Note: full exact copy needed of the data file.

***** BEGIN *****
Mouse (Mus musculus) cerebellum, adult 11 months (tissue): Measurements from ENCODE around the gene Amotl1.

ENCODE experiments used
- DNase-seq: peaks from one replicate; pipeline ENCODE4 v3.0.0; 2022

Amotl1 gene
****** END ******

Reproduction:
Mouse (Mus musculus) cerebellum, adult 11 months (tissue): Measurements from ENCODE around the gene Amotl1.

ENCODE experiments used
- DNase-seq: peaks from one replicate; pipeline ENCODE4 v3.0.0; 2022

Amotl1 gene